Why leadership matters at the U
An appreciation of Dr. Mary Ann Villarreal, vice president for Equity, Diversity, & Inclusion
The first time we met, Dr. Mary Ann Villarreal immediately won me over with her disarming manner.
“It looks like I found a new physician for my grandmother,” she said and smiled. In her interview, she proved she was a brilliant strategist, dissecting the intricacies of the policy culture in higher ed and the state’s political landscape. But her charisma and approachability instantly drew me to her when we first met. Plus, I was honored to care for her grandmother, and the world has been a poorer place since she passed away.
Mary Ann joined our institution in 2019, at a time of great optimism, and she immediately proved herself an exceptional leader, someone anyone would want to work with. Her vision of joining the two branches, University of Utah Health and the main campus into one U, has reshaped the entire institution. She has revitalized a sense of collaboration, and though we’d always worked closely with the equity and diversity leaders on the main campus, the idea of being part of the same unit had never been explored before Mary Ann’s arrival. Her vision of One U Thriving set the course for what has become a great example of what can be accomplished together.
Dr. Villarreal brings that vision into reality—and incorporating the work of the University of Utah Health’s Health Equity and Inclusion office into the Division for Equity, Diversity, & Inclusion (EDI) brought my office directly into Dr. Villarreal’s orbit. Her advocacy and leadership also prompted the end of my time as interim associate vice president, along with the name change of our office to University of Utah Health Equity, Diversity, and Inclusion (UHEDI). This name change was just the beginning of the alignment between UHEDI and EDI.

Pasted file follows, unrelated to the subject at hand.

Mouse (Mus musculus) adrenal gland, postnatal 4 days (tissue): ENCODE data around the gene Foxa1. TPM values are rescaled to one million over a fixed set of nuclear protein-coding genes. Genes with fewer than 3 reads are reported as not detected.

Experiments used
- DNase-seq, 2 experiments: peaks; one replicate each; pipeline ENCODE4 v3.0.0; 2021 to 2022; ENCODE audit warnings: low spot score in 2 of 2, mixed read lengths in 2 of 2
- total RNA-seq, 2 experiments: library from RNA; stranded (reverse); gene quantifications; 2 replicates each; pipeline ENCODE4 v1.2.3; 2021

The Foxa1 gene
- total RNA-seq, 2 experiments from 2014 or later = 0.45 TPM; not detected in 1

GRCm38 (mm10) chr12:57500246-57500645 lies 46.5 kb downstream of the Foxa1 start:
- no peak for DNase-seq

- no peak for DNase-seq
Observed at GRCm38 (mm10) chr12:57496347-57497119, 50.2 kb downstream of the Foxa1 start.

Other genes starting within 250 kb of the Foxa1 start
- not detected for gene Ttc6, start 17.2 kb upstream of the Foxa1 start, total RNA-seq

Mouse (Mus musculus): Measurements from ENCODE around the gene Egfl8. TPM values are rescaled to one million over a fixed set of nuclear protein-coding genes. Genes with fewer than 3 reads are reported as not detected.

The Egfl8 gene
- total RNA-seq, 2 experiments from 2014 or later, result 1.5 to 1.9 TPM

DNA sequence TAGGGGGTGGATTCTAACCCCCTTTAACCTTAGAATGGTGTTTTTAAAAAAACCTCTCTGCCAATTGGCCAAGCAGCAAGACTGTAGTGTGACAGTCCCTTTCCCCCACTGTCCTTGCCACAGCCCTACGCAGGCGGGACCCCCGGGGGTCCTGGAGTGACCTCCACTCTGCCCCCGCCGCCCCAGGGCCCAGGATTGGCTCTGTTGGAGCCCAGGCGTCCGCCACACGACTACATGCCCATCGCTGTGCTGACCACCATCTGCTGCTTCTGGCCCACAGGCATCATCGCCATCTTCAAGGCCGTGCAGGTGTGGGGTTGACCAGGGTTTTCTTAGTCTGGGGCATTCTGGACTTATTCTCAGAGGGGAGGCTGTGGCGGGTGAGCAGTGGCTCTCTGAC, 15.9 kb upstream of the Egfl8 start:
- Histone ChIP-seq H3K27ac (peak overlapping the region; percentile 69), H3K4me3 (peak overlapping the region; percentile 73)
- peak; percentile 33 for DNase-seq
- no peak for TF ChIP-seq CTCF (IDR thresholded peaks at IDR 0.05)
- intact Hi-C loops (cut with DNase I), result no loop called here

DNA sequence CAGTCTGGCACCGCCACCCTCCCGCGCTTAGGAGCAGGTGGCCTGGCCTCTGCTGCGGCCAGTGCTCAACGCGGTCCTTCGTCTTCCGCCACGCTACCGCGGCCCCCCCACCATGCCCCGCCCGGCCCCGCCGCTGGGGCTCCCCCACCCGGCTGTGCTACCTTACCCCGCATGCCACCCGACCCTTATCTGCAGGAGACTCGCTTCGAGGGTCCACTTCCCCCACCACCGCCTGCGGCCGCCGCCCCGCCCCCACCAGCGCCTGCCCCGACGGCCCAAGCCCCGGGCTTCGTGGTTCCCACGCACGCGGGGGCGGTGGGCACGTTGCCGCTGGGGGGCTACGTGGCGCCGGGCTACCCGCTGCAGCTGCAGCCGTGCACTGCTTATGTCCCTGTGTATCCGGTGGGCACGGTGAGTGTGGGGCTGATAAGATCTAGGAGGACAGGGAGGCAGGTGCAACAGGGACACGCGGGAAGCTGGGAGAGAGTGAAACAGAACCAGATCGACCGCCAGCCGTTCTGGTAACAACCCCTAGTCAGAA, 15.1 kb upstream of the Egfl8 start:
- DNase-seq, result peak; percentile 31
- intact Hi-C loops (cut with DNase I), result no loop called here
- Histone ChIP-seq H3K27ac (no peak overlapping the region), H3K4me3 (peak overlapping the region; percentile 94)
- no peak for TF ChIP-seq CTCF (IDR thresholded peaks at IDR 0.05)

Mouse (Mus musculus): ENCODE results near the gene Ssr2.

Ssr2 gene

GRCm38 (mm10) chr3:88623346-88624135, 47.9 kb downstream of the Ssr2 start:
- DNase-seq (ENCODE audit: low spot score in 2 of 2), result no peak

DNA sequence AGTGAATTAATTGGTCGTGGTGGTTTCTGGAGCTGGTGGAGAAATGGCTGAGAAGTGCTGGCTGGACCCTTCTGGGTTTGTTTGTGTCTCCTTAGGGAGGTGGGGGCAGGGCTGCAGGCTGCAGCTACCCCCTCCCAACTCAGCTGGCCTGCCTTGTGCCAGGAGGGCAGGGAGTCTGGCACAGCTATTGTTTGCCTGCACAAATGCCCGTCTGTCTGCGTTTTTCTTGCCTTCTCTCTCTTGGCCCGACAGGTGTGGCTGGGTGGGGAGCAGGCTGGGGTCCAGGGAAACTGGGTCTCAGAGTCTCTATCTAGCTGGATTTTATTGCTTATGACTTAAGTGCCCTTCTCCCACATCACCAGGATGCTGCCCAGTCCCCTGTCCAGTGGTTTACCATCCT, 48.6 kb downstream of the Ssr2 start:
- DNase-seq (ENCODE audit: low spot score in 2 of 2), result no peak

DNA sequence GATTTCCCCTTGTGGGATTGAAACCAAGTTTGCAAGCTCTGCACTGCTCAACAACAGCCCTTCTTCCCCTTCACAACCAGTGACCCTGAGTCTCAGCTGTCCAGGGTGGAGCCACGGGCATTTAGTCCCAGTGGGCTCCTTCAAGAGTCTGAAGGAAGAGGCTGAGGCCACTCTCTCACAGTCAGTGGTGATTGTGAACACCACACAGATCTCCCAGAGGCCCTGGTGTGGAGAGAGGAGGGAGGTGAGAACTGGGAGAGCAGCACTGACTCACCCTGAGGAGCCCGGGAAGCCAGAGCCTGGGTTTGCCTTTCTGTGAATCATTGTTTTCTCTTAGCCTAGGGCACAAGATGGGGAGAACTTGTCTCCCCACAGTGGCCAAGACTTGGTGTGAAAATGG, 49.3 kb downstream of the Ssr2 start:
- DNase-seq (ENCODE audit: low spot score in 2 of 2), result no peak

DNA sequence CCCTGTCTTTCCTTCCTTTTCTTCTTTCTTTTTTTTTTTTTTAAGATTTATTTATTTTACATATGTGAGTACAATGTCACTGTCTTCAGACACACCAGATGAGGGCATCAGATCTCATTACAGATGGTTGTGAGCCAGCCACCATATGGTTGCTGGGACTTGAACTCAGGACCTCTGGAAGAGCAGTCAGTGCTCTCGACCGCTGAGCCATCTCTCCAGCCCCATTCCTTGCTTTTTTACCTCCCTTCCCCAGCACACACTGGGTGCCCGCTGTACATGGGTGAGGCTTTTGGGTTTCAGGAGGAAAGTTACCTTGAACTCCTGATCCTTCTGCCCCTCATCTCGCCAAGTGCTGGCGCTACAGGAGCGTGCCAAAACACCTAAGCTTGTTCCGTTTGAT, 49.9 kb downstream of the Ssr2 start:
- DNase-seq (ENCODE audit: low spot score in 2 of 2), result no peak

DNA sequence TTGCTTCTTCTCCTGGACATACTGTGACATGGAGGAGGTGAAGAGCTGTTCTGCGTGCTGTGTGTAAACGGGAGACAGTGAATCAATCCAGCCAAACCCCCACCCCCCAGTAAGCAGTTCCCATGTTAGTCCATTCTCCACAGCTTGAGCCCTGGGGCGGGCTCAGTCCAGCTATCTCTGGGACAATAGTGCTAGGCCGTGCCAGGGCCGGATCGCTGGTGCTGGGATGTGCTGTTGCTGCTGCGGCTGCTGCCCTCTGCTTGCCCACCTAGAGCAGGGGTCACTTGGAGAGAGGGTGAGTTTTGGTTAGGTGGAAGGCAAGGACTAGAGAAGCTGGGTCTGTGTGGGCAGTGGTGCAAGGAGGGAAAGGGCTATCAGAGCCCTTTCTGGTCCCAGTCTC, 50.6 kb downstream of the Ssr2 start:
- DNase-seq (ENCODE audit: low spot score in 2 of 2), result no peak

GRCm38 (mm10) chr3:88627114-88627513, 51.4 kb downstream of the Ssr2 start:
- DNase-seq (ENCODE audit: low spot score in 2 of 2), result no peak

As the VP for EDI, Villarreal brings structure and science to the division, evaluating all EDI programs and creating accountability across the division while highlighting the good work being done. The added infrastructure of the EDI division allows the UHEDI office to focus on program evaluation and research. In addition, her leadership ensures that EDI work continues unfettered in health sciences. Today, multiple people are working on EDI, many of whom do not have titles in this space but who still play essential roles. Her vision of ensuring that the work of EDI is everyone’s work has been invaluable.
To date, there are six manuscripts highlighting the extraordinary programs in the areas of equity, diversity and inclusion, on both health sciences and main campus.1-7 Dr. Villarreal is also involved in stimulating national conversations around the terminology common to diversity work.8 And she brings many other great attributes to our university—like the New Leadership Academy, an equity-centered leadership program, that trains university presidents and continues to draw scholars from across the United States to the U. Mary Ann brought the NLA to Utah from the University of Michigan, and her team is implementing Shared Equity Leadership in all its work to ensure we’re working consistently to increase opportunity, equity, and belonging for all our students.